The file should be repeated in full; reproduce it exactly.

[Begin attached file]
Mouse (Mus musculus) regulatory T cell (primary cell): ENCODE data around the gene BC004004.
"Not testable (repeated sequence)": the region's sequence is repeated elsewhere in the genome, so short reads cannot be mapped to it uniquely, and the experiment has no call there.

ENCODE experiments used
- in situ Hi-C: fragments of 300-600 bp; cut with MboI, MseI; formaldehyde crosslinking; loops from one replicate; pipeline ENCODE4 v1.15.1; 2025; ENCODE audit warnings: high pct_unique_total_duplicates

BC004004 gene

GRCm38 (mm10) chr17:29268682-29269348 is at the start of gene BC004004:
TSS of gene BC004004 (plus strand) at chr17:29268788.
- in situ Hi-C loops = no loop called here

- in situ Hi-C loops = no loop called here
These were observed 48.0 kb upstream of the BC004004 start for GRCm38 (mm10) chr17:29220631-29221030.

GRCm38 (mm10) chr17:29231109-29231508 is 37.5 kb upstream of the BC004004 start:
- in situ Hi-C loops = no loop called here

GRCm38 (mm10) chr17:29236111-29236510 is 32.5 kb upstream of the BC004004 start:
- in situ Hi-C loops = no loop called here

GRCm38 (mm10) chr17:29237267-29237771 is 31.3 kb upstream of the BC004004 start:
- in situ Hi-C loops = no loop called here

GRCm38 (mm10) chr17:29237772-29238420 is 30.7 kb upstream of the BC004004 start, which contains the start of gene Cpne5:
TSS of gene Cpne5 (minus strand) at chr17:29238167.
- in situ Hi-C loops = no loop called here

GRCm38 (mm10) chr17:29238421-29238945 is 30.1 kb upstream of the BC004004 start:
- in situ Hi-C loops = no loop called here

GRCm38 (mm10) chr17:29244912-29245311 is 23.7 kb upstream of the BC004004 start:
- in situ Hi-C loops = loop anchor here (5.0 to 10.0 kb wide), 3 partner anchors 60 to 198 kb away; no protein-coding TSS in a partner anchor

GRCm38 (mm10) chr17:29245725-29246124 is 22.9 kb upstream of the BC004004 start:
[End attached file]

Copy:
Mouse (Mus musculus) regulatory T cell (primary cell): ENCODE data around the gene BC004004.
"Not testable (repeated sequence)": the region's sequence is repeated elsewhere in the genome, so short reads cannot be mapped to it uniquely, and the experiment has no call there.

ENCODE experiments used
- in situ Hi-C: fragments of 300-600 bp; cut with MboI, MseI; formaldehyde crosslinking; loops from one replicate; pipeline ENCODE4 v1.15.1; 2025; ENCODE audit warnings: high pct_unique_total_duplicates

BC004004 gene

GRCm38 (mm10) chr17:29268682-29269348 is at the start of gene BC004004:
TSS of gene BC004004 (plus strand) at chr17:29268788.
- in situ Hi-C loops = no loop called here

- in situ Hi-C loops = no loop called here
These were observed 48.0 kb upstream of the BC004004 start for GRCm38 (mm10) chr17:29220631-29221030.

GRCm38 (mm10) chr17:29231109-29231508 is 37.5 kb upstream of the BC004004 start:
- in situ Hi-C loops = no loop called here

GRCm38 (mm10) chr17:29236111-29236510 is 32.5 kb upstream of the BC004004 start:
- in situ Hi-C loops = no loop called here

GRCm38 (mm10) chr17:29237267-29237771 is 31.3 kb upstream of the BC004004 start:
- in situ Hi-C loops = no loop called here

GRCm38 (mm10) chr17:29237772-29238420 is 30.7 kb upstream of the BC004004 start, which contains the start of gene Cpne5:
TSS of gene Cpne5 (minus strand) at chr17:29238167.
- in situ Hi-C loops = no loop called here

GRCm38 (mm10) chr17:29238421-29238945 is 30.1 kb upstream of the BC004004 start:
- in situ Hi-C loops = no loop called here

GRCm38 (mm10) chr17:29244912-29245311 is 23.7 kb upstream of the BC004004 start:
- in situ Hi-C loops = loop anchor here (5.0 to 10.0 kb wide), 3 partner anchors 60 to 198 kb away; no protein-coding TSS in a partner anchor

GRCm38 (mm10) chr17:29245725-29246124 is 22.9 kb upstream of the BC004004 start: